Saturday, 11 December 2010

Reflective Blessing

Our forefathers chose to use this
cold and dark, inhospitable season,
to mark the hardness of the world
into which Jesus was born,
and into which many children are born each day,
in poverty, in conflict,
without a safe place to rest and live and thrive.

“Jesus” means God Saves.
And for many people today, as in Jesus' day,
salvation is a really physical, material thing:
safety from enemies, from abusers,
salvation from hunger and thirst,
from cold and disease.

And all of us, at some stage in our lives,
sense a need for salvation,
healing from sickness of body or soul,
freedom from oppression, bullying,
and the internal and external voices telling us:
"you’re not good enough"
"you can’t change the world"
"you can’t do things any better",
oppressing us with guilt

Into the remotest reaches
of the most marginalised people in the world
- and into the cold darkness of our hearts -
the Light of the World comes:
One, short Life,
lived in one small country,
yet transforming hundreds, thousands of lives
in his own day
The light was passed on,
other Hearts were warmed
till they too glowed with the love of God.

He died.
stripped and paraded before the people
hounded out of town.
This is how God chooses to be Immanuel
God with us.
God in Christ
doesn’t avoid the dirt or the darkness.
God in Christ
reconciles the whole world, through his death.

As wick touches wick,
we are united in the darkness of death;
but the Warmth of God in Christ
brings life that death cannot destroy.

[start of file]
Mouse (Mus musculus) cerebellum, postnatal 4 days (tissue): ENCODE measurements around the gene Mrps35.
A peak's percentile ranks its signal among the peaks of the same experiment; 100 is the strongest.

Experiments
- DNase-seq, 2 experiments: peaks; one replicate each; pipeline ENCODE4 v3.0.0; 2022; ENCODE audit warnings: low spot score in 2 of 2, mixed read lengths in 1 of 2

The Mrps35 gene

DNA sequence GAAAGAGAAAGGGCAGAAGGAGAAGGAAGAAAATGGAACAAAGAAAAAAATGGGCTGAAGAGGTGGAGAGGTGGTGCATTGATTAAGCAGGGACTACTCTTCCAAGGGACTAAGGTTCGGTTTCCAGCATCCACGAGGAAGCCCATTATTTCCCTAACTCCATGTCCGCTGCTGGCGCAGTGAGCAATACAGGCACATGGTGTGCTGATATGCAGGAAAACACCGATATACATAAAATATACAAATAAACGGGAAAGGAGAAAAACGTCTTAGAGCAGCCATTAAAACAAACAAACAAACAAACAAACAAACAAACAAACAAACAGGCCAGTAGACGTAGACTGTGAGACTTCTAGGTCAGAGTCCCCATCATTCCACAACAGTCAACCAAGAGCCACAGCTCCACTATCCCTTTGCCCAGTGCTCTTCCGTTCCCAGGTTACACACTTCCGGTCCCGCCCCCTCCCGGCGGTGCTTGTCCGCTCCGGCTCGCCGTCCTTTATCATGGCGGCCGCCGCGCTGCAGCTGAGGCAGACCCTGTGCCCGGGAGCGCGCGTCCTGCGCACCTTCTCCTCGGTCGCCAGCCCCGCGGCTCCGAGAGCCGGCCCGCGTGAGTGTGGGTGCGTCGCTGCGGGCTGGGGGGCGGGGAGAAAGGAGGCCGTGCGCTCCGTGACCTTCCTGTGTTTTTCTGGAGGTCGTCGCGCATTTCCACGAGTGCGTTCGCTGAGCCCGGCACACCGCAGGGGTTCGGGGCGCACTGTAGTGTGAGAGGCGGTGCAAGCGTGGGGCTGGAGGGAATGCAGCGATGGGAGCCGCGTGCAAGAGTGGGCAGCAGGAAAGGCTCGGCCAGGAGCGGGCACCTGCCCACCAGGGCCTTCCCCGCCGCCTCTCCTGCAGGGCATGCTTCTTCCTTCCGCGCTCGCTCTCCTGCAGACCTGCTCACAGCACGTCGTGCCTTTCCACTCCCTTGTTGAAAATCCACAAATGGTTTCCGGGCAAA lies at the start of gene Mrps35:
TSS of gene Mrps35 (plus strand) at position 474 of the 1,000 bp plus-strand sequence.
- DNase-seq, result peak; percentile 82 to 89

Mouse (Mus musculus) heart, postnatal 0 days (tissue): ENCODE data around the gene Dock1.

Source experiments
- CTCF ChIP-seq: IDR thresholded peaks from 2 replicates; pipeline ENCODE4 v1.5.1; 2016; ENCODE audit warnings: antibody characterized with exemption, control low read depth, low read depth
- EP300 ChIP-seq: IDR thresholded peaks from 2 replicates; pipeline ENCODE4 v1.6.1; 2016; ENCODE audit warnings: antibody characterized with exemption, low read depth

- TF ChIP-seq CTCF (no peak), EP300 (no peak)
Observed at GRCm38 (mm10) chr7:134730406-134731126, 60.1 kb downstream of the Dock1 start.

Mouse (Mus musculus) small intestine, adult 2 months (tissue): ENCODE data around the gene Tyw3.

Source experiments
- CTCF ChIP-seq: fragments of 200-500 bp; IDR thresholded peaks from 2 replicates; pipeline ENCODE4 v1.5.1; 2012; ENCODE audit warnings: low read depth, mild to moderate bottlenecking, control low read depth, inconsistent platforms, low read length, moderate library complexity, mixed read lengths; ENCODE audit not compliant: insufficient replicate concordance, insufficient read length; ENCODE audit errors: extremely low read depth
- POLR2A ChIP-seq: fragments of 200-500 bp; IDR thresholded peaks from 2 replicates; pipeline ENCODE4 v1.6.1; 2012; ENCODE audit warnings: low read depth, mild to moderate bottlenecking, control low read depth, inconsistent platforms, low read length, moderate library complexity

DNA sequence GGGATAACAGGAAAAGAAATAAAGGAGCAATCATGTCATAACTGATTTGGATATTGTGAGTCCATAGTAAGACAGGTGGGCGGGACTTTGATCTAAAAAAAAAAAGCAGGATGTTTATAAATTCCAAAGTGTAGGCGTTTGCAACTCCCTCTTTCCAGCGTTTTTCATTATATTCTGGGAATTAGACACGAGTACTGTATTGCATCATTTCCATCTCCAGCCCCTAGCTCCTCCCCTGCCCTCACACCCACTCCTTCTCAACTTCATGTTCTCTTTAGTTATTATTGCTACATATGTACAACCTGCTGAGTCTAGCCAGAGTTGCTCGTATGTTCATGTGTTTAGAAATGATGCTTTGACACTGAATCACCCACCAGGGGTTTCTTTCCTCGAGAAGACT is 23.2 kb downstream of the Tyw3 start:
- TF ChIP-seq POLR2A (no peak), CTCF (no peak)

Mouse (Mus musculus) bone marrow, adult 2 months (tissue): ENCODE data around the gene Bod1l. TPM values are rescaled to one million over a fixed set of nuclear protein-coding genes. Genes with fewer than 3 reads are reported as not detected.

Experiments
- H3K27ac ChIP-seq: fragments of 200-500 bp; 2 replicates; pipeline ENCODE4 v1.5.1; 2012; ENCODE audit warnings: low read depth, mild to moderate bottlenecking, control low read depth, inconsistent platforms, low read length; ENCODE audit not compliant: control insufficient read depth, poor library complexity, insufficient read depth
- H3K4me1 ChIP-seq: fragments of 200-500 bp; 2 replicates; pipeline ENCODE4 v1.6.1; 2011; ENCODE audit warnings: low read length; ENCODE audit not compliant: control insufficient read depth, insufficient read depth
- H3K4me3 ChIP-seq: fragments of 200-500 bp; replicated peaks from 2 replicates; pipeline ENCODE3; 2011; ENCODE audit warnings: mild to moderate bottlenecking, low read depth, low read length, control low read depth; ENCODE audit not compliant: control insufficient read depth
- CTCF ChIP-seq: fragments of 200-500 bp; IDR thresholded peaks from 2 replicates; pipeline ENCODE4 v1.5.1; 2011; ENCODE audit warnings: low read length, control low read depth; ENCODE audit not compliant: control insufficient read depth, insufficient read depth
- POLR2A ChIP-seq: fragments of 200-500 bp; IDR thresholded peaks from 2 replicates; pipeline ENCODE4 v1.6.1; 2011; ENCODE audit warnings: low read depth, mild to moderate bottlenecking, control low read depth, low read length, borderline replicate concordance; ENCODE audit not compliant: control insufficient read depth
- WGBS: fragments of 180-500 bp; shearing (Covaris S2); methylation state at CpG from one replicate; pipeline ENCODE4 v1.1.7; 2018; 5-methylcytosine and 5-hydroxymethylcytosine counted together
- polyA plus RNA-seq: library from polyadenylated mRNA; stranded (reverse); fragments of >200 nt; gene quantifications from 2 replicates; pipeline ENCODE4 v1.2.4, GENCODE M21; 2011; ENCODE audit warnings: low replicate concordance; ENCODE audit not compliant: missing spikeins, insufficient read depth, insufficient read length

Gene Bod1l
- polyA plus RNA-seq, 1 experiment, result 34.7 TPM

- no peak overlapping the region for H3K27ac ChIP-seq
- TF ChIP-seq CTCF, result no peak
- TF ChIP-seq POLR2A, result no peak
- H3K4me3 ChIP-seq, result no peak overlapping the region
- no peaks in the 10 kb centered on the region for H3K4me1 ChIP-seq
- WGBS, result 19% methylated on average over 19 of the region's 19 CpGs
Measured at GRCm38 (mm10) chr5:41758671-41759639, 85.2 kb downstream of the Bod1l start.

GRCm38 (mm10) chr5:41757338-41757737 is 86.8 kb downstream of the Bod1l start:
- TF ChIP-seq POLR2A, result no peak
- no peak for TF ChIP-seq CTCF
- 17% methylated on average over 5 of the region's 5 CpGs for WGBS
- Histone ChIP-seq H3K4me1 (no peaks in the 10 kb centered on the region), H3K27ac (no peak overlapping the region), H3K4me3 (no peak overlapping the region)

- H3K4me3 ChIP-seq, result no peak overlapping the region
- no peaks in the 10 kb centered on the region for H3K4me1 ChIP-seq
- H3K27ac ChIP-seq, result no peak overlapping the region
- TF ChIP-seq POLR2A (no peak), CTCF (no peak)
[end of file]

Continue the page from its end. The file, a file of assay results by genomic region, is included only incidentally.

Rekindled to a new life.
Everything is possible.
You don’t need to be good enough.
You don’t need to change the world.
You don’t need to do things better.
Christ, the Light, is in you,
and his Warmth is Bright enough for all to see.
In him all things are possible
all things are new
and the world will never be the same.

Light, in our darkness,
kindle a flame.
Let your warmth glow in
and through us.
Let us like Mary be willing
bearers of your light,
trusting you
for outcomes and consequences;
Let your Holy Spirit bring
the new life of the children of God
to dwell in us,
so that the whole world may have
light in place of darkness,
hope in place of despair.

In the Community of all your children,
May the cold be warmed,
May the homeless find refuge and rest;
May the hungry be fed,
May the thirsty be satisfied,
The sick healed
and prisoners find true freedom
May we be united in peace
as children of Light
This Christmas, and in eternity.

I wrote this for our Christmas Carol Service in the University of Ulster last Tuesday, to be co-read with my wonderful assistant chaplain, Katherine Rush.

The picture is my own. If you'd like to use it, please let me know.

1 comment:

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